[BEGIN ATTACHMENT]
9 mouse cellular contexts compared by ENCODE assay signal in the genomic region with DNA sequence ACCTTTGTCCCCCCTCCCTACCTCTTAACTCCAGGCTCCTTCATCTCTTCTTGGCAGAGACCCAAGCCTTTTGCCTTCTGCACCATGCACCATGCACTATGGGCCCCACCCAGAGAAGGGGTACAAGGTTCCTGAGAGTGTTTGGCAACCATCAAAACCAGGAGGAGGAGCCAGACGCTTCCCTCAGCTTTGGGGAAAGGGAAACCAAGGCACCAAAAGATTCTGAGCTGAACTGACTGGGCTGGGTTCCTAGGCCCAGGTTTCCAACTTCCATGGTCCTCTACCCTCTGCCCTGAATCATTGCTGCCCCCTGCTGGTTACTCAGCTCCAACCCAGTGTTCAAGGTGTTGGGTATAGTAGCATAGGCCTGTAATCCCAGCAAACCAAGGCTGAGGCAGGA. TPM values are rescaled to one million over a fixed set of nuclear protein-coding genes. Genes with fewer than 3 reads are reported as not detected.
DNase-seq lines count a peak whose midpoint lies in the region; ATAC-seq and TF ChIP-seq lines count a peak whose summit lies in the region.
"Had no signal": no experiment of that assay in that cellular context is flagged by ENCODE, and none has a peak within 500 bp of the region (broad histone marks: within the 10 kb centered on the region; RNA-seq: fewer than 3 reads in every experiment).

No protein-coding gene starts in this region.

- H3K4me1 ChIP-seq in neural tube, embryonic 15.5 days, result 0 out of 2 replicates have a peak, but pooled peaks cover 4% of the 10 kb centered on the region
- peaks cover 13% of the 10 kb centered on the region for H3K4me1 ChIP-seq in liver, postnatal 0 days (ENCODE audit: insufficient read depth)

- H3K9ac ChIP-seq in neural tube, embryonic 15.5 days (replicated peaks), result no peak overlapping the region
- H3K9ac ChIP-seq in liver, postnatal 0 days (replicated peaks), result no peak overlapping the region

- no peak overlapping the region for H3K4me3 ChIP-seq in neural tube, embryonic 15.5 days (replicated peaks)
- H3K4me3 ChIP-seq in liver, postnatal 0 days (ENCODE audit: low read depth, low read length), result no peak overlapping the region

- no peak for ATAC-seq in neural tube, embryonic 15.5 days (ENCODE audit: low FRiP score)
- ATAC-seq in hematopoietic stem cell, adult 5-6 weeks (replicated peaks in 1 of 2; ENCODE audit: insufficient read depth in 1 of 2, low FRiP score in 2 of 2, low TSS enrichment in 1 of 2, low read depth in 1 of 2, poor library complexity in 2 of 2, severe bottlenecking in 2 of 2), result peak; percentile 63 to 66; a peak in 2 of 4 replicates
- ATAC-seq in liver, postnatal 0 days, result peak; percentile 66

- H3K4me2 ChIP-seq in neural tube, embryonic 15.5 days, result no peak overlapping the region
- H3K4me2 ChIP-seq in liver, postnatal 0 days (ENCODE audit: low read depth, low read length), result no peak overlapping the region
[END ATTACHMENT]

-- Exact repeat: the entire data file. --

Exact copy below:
9 mouse cellular contexts compared by ENCODE assay signal in the genomic region with DNA sequence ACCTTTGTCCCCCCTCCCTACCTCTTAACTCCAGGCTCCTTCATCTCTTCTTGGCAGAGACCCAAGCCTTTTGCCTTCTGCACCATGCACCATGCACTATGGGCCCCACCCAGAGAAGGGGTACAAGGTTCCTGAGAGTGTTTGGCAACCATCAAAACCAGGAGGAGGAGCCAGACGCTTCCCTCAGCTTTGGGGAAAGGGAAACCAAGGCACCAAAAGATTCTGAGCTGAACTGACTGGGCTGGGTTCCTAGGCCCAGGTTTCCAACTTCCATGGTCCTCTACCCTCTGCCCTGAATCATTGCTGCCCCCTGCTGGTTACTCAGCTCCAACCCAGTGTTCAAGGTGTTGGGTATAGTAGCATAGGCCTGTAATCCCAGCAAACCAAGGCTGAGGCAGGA. TPM values are rescaled to one million over a fixed set of nuclear protein-coding genes. Genes with fewer than 3 reads are reported as not detected.
DNase-seq lines count a peak whose midpoint lies in the region; ATAC-seq and TF ChIP-seq lines count a peak whose summit lies in the region.
"Had no signal": no experiment of that assay in that cellular context is flagged by ENCODE, and none has a peak within 500 bp of the region (broad histone marks: within the 10 kb centered on the region; RNA-seq: fewer than 3 reads in every experiment).

No protein-coding gene starts in this region.

- H3K4me1 ChIP-seq in neural tube, embryonic 15.5 days, result 0 out of 2 replicates have a peak, but pooled peaks cover 4% of the 10 kb centered on the region
- peaks cover 13% of the 10 kb centered on the region for H3K4me1 ChIP-seq in liver, postnatal 0 days (ENCODE audit: insufficient read depth)

- H3K9ac ChIP-seq in neural tube, embryonic 15.5 days (replicated peaks), result no peak overlapping the region
- H3K9ac ChIP-seq in liver, postnatal 0 days (replicated peaks), result no peak overlapping the region

- no peak overlapping the region for H3K4me3 ChIP-seq in neural tube, embryonic 15.5 days (replicated peaks)
- H3K4me3 ChIP-seq in liver, postnatal 0 days (ENCODE audit: low read depth, low read length), result no peak overlapping the region

- no peak for ATAC-seq in neural tube, embryonic 15.5 days (ENCODE audit: low FRiP score)
- ATAC-seq in hematopoietic stem cell, adult 5-6 weeks (replicated peaks in 1 of 2; ENCODE audit: insufficient read depth in 1 of 2, low FRiP score in 2 of 2, low TSS enrichment in 1 of 2, low read depth in 1 of 2, poor library complexity in 2 of 2, severe bottlenecking in 2 of 2), result peak; percentile 63 to 66; a peak in 2 of 4 replicates
- ATAC-seq in liver, postnatal 0 days, result peak; percentile 66

- H3K4me2 ChIP-seq in neural tube, embryonic 15.5 days, result no peak overlapping the region
- H3K4me2 ChIP-seq in liver, postnatal 0 days (ENCODE audit: low read depth, low read length), result no peak overlapping the region